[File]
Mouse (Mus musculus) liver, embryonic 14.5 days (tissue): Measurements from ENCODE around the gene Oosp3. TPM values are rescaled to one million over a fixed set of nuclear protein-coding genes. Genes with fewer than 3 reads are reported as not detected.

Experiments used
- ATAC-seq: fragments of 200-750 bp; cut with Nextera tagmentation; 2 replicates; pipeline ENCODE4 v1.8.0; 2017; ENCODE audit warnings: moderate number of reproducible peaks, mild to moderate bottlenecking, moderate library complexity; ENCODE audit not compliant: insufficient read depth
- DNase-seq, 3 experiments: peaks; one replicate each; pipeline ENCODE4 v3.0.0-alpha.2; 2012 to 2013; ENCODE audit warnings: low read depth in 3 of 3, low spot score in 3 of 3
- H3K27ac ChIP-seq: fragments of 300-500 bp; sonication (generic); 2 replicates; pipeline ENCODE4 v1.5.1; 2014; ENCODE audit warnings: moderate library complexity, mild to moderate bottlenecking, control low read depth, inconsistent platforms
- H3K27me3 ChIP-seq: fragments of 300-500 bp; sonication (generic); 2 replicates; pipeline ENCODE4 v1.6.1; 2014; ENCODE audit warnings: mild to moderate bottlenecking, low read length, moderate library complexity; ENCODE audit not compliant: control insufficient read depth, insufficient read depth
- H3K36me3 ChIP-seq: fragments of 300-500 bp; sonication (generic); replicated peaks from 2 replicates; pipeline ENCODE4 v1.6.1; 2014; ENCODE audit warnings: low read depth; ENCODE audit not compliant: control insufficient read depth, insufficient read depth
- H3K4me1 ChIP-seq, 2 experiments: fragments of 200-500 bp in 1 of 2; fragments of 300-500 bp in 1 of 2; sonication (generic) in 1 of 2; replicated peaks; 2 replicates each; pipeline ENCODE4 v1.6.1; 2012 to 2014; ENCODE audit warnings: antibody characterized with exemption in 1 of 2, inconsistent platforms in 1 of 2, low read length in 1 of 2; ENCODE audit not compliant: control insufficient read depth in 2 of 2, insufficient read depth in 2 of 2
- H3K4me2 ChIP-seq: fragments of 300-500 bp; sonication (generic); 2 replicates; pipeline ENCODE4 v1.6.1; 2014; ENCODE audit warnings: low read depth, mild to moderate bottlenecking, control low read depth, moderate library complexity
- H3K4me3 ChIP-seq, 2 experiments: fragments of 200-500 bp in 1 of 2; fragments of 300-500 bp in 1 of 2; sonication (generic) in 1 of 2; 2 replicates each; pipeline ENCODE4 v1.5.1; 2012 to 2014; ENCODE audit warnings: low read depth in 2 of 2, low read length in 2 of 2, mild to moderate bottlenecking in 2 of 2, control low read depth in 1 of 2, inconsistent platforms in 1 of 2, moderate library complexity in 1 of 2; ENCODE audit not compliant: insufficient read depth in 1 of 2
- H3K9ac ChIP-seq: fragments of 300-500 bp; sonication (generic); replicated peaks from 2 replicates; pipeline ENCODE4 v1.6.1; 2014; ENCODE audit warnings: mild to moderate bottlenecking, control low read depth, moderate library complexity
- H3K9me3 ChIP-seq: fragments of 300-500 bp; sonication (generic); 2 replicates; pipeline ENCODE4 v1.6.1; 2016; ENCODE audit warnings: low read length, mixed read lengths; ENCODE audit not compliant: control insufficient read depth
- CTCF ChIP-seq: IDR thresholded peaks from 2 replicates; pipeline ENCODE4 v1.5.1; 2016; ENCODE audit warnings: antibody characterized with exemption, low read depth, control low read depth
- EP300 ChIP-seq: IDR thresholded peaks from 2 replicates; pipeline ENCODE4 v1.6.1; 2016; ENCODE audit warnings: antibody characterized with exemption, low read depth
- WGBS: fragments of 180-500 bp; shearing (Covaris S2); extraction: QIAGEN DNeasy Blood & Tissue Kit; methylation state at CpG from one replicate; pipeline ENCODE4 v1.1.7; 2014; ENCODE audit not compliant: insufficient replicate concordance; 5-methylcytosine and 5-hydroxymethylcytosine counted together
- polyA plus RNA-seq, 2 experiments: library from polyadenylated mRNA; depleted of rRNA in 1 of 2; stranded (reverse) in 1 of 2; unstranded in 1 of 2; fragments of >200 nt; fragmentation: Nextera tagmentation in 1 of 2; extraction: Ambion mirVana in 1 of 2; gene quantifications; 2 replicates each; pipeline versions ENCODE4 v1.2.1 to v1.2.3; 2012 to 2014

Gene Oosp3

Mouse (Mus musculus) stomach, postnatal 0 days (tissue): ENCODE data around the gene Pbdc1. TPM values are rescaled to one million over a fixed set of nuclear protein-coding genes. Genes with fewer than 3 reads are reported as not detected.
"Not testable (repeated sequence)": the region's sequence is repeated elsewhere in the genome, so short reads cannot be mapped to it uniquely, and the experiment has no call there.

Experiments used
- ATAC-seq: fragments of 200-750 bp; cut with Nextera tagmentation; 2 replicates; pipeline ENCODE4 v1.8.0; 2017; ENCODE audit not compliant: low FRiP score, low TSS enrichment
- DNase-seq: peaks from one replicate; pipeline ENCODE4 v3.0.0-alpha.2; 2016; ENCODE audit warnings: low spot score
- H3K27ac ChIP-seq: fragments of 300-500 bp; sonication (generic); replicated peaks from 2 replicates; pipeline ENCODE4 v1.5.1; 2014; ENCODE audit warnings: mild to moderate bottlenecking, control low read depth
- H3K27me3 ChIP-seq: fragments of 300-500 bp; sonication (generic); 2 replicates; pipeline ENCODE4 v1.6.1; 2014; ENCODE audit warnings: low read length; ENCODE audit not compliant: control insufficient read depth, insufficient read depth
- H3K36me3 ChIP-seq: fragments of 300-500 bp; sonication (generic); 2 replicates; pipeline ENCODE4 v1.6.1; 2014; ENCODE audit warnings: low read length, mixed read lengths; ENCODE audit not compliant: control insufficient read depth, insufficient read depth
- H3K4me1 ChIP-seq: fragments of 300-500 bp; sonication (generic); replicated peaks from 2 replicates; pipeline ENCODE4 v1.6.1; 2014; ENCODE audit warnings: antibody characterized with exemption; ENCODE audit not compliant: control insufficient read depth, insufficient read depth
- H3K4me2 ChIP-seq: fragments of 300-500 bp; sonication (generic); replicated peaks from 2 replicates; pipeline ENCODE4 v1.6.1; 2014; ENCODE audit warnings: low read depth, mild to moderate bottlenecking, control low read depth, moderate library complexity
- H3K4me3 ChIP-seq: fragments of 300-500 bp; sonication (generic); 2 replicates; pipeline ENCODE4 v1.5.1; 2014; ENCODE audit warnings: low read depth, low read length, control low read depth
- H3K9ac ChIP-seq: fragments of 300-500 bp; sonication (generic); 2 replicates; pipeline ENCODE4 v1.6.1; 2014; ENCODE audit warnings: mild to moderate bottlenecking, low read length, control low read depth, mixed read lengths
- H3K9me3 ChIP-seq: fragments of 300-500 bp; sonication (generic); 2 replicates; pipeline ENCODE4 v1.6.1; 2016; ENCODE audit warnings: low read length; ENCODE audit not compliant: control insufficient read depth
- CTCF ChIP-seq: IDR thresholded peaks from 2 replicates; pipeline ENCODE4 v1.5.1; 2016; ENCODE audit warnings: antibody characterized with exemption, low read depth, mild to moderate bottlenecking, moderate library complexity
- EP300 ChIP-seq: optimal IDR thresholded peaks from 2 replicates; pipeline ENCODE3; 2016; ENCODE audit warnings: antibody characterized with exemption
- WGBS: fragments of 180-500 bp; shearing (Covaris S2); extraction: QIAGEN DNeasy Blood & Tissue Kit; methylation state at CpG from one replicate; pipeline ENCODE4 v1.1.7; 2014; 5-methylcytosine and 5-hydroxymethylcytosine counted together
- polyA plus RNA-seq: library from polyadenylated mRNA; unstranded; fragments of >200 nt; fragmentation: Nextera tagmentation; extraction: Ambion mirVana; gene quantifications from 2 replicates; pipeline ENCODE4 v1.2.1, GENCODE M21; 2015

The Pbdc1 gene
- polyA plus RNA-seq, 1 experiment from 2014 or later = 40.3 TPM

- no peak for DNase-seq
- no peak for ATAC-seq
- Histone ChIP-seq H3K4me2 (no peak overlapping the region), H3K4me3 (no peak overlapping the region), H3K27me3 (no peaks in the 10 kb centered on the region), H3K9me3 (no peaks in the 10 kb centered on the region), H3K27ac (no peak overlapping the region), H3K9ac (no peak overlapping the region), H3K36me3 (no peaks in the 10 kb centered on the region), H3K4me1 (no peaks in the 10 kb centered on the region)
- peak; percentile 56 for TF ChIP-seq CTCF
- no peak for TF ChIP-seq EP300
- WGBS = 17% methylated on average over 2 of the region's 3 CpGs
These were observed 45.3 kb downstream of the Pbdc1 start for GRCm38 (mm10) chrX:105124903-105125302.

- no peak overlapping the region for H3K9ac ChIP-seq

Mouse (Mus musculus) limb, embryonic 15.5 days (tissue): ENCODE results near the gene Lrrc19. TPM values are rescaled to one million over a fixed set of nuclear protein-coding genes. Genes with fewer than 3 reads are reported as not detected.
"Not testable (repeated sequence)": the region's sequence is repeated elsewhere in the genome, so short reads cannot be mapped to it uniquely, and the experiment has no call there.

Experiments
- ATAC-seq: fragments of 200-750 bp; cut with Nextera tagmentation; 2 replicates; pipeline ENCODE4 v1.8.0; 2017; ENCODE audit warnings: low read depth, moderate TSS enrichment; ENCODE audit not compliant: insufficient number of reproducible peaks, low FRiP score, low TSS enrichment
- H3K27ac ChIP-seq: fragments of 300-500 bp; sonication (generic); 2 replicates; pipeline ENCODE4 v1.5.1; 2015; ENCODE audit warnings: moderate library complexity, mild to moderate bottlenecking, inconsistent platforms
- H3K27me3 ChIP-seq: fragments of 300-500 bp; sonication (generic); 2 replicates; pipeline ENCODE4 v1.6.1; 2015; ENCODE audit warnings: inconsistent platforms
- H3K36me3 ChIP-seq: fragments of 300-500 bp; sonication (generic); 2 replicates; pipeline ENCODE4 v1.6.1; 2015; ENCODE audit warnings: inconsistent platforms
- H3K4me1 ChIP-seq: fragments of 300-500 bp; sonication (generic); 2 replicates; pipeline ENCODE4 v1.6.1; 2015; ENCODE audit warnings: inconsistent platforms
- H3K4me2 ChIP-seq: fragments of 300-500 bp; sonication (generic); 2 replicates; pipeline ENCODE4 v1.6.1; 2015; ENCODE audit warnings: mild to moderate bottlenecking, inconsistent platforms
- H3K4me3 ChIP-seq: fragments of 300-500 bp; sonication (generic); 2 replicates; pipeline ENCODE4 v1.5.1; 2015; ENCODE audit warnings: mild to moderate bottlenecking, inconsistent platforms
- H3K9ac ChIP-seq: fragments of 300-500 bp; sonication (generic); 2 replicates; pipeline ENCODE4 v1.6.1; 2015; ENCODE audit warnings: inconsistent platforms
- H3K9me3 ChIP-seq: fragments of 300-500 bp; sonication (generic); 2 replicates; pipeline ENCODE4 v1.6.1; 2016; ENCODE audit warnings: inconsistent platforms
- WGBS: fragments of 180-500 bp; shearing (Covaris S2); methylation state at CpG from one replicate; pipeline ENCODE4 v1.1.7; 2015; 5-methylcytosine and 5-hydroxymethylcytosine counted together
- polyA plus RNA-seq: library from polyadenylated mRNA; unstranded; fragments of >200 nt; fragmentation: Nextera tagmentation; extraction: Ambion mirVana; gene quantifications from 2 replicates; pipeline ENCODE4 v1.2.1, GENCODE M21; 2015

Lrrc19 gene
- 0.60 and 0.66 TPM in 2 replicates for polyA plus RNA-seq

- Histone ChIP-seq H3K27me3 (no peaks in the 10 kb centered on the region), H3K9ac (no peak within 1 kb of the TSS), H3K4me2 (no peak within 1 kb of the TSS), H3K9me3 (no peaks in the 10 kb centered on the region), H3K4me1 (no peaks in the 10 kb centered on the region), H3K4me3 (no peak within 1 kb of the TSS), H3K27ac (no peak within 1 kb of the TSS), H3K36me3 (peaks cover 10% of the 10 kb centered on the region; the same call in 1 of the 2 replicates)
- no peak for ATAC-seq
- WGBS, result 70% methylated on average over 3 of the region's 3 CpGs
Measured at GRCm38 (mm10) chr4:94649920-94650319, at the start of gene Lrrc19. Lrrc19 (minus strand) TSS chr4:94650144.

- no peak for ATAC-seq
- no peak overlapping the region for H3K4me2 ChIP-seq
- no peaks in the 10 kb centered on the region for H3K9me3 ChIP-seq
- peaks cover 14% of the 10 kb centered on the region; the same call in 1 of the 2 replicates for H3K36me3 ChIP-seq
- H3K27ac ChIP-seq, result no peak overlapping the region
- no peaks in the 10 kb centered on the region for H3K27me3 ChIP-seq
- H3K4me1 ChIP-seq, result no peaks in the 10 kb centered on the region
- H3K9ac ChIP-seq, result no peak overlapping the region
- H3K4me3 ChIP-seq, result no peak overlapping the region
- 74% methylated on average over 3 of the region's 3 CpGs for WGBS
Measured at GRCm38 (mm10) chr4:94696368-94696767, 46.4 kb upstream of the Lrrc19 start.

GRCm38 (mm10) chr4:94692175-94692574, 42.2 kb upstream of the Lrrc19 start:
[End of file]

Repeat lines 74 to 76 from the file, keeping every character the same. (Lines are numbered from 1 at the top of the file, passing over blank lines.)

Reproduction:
- 74% methylated on average over 3 of the region's 3 CpGs for WGBS
Measured at GRCm38 (mm10) chr4:94696368-94696767, 46.4 kb upstream of the Lrrc19 start.

GRCm38 (mm10) chr4:94692175-94692574, 42.2 kb upstream of the Lrrc19 start: